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Train like India and NorthEast United footballer Ashutosh Mehta

Right-back is a demanding position in modern football, and the consistently excellent Mehta fulfils this role through correct training

Footballer Ashutosh Mehta training with the India squad.
Footballer Ashutosh Mehta training with the India squad. (Courtesy AIFF)

In spite of being a part of Aizawl’s fairytale I-League title win in the 2016-17 season, Ashutosh Mehta, until very recently, was damned with faint praise as a ‘reliable’ rightback. However, there are few players who can rival him for consistency. Just look at his resume: apart from Aizawl, there’s Mumbai FC, Mumbai City, Pune City and ATK (now ATK-Mohun Bagan). After winning the I-League title for a second time with Mohun Bagan in 2019-20, it’s clear that coaches trust him for his athleticism, commitment and the ability to keep things simple on the football pitch. Mehta has clearly earned the trust of NorthEast United coach Khalid Jamil. The latter is known for his pragmatism but also his winning mentality. After all, Jamil won the I-League with Aizawl and then led NorthEast United to the semifinals of the recently-concluded Indian Super League (ISL) 2020-21 season. Mehta was an integral part of both sides, and he finally made his India debut in a friendly against Oman in March this year.

“I used to tell people that I like being the underrated player in any side, but I was reminded by many that once you pull the India jersey on, you are not underrated anymore,” says the 30-year-old, who lives in Mumbai.

And that change, of finally being part of the national team, means that he has had to look after his body more than ever. Especially during the pandemic, when training on a pitch is not possible. “I have invested in some equipment at home, and there is some outdoor space in the colony I live in. One of my neighbours told me the other day to give rest to the grass in the garden,” says Mehta, who has devised a method of training which keeps his entire day occupied.

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The defender, who played 18 matches for NorthEast United this season, trains thrice a day; with each session lasting 45 minutes. The first session in the morning is a stretching routine, the second around early evening consists of weight training, and the third session incorporates strength training and rehabilitation work. “The physios have told me about certain muscle imbalances that I have, which may result in recurring injuries. So I am focusing on balancing these out and working on being at my fittest whenever football returns.”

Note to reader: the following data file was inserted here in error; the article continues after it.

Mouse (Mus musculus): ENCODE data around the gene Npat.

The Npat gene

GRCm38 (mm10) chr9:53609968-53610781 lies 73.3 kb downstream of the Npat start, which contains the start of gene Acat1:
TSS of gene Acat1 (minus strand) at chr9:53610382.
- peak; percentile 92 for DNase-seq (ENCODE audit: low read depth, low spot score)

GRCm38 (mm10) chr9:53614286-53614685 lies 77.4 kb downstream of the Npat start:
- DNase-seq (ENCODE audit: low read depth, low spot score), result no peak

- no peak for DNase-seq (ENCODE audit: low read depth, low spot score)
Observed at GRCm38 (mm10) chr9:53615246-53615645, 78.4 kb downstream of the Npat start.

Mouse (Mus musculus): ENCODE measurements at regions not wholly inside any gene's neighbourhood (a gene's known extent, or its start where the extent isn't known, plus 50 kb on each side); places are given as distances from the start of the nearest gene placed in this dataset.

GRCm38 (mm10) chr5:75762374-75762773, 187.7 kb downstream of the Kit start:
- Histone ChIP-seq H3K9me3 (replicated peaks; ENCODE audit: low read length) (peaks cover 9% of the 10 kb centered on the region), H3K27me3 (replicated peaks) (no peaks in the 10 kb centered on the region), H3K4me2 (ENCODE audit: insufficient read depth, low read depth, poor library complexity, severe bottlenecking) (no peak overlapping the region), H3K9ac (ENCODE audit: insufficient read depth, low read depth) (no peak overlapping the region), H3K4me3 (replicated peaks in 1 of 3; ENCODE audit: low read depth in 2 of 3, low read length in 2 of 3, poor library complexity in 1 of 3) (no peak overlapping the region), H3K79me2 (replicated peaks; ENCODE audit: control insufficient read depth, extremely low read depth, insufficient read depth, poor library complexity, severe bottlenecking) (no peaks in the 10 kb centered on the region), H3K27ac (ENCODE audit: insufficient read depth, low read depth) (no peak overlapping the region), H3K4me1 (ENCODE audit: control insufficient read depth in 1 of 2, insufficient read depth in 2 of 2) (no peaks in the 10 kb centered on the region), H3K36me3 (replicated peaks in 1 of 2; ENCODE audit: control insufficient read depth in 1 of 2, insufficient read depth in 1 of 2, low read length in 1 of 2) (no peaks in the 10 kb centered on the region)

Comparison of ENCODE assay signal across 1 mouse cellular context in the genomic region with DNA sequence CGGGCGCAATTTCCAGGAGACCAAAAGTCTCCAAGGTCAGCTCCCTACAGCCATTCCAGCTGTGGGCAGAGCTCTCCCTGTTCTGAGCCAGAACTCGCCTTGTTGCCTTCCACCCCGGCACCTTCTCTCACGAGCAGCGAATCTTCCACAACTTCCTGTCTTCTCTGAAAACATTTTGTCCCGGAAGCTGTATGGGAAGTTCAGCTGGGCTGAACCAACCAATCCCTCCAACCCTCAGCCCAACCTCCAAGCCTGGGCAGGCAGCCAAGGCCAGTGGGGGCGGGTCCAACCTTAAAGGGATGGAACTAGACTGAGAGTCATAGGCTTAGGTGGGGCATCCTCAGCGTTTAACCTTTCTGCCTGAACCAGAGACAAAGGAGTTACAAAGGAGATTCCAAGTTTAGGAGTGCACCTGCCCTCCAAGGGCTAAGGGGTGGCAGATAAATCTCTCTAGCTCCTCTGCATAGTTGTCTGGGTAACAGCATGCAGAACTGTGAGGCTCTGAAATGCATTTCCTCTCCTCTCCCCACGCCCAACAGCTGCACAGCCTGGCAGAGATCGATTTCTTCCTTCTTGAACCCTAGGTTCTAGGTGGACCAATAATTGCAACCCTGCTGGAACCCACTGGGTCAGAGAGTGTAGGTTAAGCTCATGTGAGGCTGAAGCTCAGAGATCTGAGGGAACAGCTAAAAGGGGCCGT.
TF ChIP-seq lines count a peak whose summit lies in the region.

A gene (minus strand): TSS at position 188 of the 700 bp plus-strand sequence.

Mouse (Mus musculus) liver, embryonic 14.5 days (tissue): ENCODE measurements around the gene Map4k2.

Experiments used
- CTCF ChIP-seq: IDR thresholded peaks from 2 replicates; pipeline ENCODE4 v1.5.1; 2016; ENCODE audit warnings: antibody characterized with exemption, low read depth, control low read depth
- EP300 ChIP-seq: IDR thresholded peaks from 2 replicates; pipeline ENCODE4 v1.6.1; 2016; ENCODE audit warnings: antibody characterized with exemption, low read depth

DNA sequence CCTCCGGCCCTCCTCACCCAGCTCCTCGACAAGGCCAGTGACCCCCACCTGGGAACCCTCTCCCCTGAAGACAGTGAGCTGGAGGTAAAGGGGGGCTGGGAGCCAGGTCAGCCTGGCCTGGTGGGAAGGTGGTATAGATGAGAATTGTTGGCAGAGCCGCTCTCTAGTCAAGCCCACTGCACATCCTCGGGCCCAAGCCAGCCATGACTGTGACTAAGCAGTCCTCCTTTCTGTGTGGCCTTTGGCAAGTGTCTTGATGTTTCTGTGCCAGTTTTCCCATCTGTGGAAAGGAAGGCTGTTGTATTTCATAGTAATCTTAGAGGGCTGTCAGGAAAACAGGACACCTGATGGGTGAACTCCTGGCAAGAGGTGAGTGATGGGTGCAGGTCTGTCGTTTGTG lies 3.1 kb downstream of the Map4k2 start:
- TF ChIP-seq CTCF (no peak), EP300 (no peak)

Ashutosh Mehta in action for India.
Ashutosh Mehta in action for India. (Courtesy AIFF)

Mehta was always a bit of a gym-freak, but admits that the past few years has been about gathering a better knowledge of fitness. In part, this has come from observing other pros like India captain Sunil Chhetri, former Uruguay, Manchester United and Atletico Madrid star Diego Forlan, and the vastly experienced ex-Premier League marksman Robbie Keane.

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“I wouldn’t say I was making mistakes in the gym. Instead, I think I just didn’t know enough: how a footballer needs to train differently, what and how much to eat, how important sleep is, and why rehab work is so important for longevity of my career. But I have realised that the right mindset plus the knowledge to train right is equal to more power on the pitch,” he says.

Most importantly, Mehta has changed his food habits. He avoids sugar, and anything fried. “It was Keane who told me that if you take care of your body now, it will take care of you in the future,” he says, adding that until he was around 25-years-old, his food habits wouldn’t show on his body. That has changed as his metabolism has slowed over the last five years.

“I am from a Gujarati family where my mum thinks that being lean means I am not eating enough. We are fond of eating so I have had to make sacrifices. Now I am all about fruits, nuts, greens, and enough protein,” says the full-back whose Instagram is full of posts of his clean meals.

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If someone asks for fitness tips from him, he will give them the usual checklist: identifying fitness goals, the best way to achieve them with different training methods; and the importance of being consistent. “Stop snacking on pointless carbs in between your meals. Drinking three litres of water will help curb these cravings and make you healthier,” he says.

Right-back is one of the most important positions in modern football. Mehta does his share of attacking work in matches—he put in the third-highest number of crosses in the NorthEast United squad this season. His position is one of near-constant motion: tracking back in defence and making overlapping runs on the wing to help with attacking plays. Manning an entire flank is not easy, and when it comes to the national team, there’s no dearth of competition for his position. Mehta is currently nursing a minor adductor muscle injury, but is working hard to be ready when called up once again.

Khelne ka mazaa alag hai when you’re fit (the joy of playing is different when you’re fit),” he says. “You feel superior: acceleration, jumping, speed, power, it all becomes easy. Let’s say the ball is 50-50 or 70-30, you can still think your endurance will get you to win it,” he says. It’s clear that Mehta is enjoying shedding the underrated tag.

Pulasta Dhar is a football commentator and writes on football and fitness.

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